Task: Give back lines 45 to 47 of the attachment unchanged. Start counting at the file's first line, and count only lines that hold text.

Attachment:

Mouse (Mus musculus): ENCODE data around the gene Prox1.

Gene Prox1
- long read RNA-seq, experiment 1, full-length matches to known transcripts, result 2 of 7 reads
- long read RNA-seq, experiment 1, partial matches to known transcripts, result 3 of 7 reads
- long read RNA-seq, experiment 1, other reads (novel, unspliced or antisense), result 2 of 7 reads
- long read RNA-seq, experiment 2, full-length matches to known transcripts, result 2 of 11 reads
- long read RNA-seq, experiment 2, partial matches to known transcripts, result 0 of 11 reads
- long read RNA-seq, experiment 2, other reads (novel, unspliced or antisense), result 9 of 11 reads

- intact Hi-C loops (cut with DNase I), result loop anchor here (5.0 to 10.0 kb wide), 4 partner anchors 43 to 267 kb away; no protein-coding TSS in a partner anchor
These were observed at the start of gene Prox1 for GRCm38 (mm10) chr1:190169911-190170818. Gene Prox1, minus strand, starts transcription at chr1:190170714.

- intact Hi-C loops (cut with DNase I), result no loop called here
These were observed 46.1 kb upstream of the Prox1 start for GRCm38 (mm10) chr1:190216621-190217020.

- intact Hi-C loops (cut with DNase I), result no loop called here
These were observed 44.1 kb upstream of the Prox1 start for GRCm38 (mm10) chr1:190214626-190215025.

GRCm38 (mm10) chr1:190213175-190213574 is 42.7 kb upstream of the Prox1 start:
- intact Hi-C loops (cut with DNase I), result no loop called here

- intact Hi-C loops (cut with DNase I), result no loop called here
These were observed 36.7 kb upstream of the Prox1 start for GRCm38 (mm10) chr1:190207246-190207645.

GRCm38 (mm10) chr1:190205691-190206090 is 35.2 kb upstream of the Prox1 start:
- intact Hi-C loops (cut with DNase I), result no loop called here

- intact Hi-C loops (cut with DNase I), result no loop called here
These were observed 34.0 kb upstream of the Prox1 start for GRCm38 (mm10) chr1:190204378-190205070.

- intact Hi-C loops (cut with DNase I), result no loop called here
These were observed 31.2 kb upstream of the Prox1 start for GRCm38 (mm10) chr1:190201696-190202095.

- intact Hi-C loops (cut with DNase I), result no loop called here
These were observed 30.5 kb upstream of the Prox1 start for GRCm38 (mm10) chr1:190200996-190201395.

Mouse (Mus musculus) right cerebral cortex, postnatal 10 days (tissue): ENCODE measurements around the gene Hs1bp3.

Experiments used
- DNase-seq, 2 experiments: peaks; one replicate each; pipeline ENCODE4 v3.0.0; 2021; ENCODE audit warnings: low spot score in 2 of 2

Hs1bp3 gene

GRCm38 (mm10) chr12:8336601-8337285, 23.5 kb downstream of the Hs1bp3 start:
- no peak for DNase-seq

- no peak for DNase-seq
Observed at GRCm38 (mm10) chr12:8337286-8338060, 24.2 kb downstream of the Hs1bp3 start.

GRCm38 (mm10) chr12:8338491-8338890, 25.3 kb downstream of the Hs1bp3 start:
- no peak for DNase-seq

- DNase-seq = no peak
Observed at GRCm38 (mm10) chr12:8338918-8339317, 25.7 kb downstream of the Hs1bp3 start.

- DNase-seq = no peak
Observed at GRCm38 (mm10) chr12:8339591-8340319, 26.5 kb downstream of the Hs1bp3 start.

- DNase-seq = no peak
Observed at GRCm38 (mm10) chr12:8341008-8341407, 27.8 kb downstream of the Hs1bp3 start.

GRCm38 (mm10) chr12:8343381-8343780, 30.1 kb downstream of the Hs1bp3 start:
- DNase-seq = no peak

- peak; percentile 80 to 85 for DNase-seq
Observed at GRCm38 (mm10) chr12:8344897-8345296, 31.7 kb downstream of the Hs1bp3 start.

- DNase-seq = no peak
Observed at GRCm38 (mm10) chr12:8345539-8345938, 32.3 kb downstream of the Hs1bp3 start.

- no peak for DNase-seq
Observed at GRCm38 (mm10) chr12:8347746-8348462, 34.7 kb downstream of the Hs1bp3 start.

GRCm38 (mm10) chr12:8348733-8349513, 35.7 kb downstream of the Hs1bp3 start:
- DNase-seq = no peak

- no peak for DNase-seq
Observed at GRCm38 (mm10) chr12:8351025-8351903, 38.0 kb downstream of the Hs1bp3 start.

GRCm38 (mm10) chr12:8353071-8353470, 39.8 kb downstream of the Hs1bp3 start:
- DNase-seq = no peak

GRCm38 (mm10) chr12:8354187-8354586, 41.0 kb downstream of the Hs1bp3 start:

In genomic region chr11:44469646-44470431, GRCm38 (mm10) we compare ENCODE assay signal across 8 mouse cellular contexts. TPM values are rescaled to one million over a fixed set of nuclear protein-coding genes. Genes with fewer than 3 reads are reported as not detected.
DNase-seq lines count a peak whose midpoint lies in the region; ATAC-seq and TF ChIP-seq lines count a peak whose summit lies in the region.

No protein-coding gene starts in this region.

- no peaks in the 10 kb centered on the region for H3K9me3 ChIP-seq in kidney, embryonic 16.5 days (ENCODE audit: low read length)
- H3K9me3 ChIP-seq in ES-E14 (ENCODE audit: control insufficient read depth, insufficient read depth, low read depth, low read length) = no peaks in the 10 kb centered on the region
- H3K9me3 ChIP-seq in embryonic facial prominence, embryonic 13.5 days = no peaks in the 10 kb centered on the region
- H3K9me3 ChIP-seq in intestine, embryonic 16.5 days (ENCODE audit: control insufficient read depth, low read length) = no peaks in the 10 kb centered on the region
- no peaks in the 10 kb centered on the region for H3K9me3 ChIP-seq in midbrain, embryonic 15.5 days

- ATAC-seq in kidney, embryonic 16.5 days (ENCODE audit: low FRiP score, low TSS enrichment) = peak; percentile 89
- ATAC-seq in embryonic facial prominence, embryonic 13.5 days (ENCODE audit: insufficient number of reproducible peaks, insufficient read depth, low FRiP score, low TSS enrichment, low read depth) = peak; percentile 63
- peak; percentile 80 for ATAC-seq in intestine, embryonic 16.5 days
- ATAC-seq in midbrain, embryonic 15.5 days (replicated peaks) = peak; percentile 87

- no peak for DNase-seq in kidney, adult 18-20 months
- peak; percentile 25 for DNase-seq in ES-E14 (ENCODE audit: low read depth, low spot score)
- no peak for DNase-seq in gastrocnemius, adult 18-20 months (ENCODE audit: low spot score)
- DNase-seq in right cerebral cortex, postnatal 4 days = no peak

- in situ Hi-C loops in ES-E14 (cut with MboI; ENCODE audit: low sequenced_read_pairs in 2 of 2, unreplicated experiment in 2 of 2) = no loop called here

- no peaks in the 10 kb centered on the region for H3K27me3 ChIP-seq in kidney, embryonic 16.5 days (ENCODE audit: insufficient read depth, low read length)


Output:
- peak; percentile 80 to 85 for DNase-seq
Observed at GRCm38 (mm10) chr12:8344897-8345296, 31.7 kb downstream of the Hs1bp3 start.

- DNase-seq = no peak